Following the approval and subsequent release of Manhunt 2 in the UK (it was given the highest certificate possible, an 18 rating, as there is no AO over here), game ratings have come under fresh scrutiny. After a 9-month wait and a battle between the BBFC (the British Board of Film Classification) and Rockstar, Manhunt 2 met with mixed reviews.
I’m not sure if any of them commented on the “unremitting bleakness and callousness of tone” which David Cooke feels that the game possesses. In fact, I think they rather picked up on the repetitive gameplay and similarity to the first. In the U.S., the game was met with an A.O. certificate for Adults Only – something I’m quite happy to accept. The fact that an 18 over here is effectively the same thing leaves me wondering why the BBFC took a decision to ban it in the first place. But I digress.
Currently, eminent (and reasonably fair) investigation into these matters is being carried out in the form of the Byron review – headed up by Dr Tanya Byron. This looks into the effects of video games and content on the Internet on children. Of course, this beggars the question of why children are being assessed for content that is clearly not suitable for them (if Manhunt is involved that is).
In the UK we use BBFC legislation for games, as well as the PEGI system, which is based on a set criteria whereby publishers answer questions on the games themselves. I’m not sure that either system is fair – I mean a few people deciding for the whole of the populous? I suppose with PEGI then producers can match content to fit an age rating.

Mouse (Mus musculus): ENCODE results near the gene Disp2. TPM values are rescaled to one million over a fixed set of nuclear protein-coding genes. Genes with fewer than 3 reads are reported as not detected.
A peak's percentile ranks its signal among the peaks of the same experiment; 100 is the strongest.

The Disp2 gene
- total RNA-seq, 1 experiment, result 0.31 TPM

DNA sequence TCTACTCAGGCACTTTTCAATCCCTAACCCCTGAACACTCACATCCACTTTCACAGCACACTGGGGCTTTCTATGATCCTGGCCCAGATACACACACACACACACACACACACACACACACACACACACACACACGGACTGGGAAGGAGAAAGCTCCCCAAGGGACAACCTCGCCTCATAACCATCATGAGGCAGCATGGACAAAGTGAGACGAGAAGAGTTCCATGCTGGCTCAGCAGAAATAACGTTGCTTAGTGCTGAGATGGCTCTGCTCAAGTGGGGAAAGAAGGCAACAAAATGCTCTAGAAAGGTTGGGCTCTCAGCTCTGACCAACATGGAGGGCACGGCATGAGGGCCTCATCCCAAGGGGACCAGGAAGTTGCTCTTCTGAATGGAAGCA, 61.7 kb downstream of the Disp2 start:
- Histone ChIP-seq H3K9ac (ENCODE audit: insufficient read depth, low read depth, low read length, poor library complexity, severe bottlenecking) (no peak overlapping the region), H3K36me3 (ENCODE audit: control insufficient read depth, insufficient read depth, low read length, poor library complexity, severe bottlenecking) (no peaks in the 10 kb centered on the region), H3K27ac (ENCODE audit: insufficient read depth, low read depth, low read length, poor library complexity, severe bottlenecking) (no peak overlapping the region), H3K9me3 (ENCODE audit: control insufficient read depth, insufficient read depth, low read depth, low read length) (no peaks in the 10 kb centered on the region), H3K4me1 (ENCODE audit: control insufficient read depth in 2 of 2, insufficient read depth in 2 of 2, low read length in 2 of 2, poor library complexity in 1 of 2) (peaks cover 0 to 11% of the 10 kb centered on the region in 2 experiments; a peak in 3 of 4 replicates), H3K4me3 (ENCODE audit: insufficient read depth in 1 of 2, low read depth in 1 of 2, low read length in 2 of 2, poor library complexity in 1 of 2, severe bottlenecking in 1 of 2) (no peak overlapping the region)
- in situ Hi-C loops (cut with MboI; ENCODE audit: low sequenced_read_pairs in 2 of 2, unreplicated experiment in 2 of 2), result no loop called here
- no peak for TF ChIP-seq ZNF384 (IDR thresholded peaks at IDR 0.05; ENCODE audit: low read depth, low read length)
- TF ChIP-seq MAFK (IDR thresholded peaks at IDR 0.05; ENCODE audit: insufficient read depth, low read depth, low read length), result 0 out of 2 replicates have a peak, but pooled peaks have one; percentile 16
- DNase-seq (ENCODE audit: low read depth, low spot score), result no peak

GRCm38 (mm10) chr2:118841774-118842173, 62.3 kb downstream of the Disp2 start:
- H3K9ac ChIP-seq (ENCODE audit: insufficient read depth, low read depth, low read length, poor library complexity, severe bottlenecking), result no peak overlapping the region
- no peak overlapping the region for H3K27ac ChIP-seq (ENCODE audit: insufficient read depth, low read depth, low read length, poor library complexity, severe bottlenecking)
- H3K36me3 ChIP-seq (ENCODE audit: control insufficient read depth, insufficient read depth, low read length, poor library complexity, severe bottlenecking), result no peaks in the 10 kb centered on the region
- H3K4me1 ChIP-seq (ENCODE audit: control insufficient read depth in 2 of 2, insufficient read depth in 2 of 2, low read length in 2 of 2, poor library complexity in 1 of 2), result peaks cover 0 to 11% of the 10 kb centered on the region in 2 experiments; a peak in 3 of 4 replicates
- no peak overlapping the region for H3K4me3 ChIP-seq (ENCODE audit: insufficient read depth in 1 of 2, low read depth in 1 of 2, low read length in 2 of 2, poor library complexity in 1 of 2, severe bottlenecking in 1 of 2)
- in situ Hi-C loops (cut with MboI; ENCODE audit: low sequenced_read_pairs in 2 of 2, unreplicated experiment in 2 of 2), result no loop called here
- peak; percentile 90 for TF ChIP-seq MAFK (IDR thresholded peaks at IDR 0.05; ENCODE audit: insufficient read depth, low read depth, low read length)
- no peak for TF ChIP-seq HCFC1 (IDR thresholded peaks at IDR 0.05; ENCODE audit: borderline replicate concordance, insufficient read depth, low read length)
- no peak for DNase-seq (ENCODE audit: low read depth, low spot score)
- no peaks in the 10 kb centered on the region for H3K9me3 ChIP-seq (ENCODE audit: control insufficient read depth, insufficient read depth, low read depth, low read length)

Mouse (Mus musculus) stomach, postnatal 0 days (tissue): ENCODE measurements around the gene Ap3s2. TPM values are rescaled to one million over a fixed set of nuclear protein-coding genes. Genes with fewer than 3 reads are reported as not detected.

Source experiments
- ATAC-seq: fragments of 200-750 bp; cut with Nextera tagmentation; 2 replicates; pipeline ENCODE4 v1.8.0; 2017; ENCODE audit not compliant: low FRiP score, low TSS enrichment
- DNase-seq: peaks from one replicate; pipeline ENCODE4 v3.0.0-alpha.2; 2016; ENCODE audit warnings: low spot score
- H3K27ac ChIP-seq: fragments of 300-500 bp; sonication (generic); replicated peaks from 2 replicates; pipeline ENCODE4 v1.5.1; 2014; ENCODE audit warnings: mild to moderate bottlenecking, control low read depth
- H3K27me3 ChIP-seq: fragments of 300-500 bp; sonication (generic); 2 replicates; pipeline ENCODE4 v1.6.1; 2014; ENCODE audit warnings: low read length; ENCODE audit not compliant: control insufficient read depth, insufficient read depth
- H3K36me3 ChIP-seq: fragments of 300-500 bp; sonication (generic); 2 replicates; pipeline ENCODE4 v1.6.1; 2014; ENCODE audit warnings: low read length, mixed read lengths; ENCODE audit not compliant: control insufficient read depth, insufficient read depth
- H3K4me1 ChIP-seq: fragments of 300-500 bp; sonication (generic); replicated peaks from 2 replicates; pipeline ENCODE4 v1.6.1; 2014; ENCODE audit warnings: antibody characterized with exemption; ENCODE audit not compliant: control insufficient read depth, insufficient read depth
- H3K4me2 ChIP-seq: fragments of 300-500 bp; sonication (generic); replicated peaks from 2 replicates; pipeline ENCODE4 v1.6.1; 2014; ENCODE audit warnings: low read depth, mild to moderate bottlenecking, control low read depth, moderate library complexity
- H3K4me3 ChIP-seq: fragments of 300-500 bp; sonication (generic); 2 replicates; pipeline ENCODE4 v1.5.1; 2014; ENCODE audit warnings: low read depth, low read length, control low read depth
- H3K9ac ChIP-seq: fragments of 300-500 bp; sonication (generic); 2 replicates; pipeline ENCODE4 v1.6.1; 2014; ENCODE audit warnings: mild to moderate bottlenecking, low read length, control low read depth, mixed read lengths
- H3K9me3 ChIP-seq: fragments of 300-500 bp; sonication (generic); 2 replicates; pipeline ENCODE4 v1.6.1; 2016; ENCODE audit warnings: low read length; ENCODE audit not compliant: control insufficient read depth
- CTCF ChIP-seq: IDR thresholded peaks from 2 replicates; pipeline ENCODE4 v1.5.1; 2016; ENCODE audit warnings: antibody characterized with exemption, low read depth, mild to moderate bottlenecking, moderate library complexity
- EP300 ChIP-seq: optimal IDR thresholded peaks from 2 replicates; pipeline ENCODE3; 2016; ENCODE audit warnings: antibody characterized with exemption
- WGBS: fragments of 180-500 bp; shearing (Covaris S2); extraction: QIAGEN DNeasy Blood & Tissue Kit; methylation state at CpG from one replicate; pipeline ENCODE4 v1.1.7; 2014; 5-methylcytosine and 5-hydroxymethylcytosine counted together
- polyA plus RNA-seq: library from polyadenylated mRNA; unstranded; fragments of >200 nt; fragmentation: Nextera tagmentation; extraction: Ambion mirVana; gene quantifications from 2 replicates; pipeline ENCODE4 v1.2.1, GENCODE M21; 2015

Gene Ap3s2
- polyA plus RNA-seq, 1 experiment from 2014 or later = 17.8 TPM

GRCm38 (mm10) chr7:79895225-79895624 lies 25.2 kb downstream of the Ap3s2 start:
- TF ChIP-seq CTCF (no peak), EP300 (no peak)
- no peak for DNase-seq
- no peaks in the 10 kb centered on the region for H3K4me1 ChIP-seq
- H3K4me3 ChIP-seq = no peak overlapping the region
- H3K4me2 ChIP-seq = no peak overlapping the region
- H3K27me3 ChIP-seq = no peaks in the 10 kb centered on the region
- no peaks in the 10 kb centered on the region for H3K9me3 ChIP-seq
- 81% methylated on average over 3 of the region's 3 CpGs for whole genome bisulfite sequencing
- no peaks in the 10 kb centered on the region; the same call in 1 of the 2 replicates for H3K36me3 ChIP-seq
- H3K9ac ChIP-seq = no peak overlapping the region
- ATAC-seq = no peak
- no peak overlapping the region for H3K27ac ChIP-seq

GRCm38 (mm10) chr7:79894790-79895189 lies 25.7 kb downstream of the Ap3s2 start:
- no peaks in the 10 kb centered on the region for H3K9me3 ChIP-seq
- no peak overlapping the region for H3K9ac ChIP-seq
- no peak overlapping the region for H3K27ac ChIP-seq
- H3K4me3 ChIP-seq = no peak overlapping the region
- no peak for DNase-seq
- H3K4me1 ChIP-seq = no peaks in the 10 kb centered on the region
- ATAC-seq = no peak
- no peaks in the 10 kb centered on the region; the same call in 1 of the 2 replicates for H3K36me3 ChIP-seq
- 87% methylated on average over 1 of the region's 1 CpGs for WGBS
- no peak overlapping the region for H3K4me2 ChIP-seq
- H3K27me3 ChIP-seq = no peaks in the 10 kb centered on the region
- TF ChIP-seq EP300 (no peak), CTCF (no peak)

Overall, the system in the UK is liable to change, no doubt because the Byron report will be part of a government white paper. Realistically though, the whole industry (especially publishers) should really push the fact that age rating 18 games really are for 18 year olds. David Braben asked whether there should be something above 18 – well I don’t think so. Barring pornography, here in the UK we don’t have a rating above 18 for film, so why should we do so for games?
Ultimately, there’s still a prejudice surrounding the media of gaming, and that is one based on the thought that gaming is for kids. Therefore, children will play any game, even an 18 rated one. This is something I disagree with and I sincerely hope that the Byron report is fair and sensible, either forcing a change in marketing (so that games like GTA aren’t marketed to children) or ensuring that the public are educated about the medium as a whole.